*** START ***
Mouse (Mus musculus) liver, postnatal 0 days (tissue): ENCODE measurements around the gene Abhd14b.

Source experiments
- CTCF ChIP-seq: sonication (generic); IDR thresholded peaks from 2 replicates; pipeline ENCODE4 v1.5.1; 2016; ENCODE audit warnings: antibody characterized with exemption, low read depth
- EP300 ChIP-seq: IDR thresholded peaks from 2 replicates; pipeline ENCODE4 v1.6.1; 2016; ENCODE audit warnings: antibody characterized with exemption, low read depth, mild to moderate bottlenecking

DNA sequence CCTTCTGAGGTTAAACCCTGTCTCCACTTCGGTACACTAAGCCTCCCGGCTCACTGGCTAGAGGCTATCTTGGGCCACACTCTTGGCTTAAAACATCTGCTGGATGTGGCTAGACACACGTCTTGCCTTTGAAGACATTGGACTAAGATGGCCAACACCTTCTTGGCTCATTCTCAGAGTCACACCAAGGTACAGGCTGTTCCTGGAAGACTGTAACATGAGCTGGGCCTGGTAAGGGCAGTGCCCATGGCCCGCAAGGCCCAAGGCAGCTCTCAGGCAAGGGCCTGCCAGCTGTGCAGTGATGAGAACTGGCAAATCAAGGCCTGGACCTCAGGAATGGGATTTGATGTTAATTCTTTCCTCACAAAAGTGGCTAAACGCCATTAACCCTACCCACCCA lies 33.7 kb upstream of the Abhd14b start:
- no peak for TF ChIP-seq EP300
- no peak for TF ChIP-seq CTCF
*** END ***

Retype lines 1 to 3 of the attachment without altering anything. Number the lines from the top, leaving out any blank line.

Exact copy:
Mouse (Mus musculus) liver, postnatal 0 days (tissue): ENCODE measurements around the gene Abhd14b.

Source experiments
- CTCF ChIP-seq: sonication (generic); IDR thresholded peaks from 2 replicates; pipeline ENCODE4 v1.5.1; 2016; ENCODE audit warnings: antibody characterized with exemption, low read depth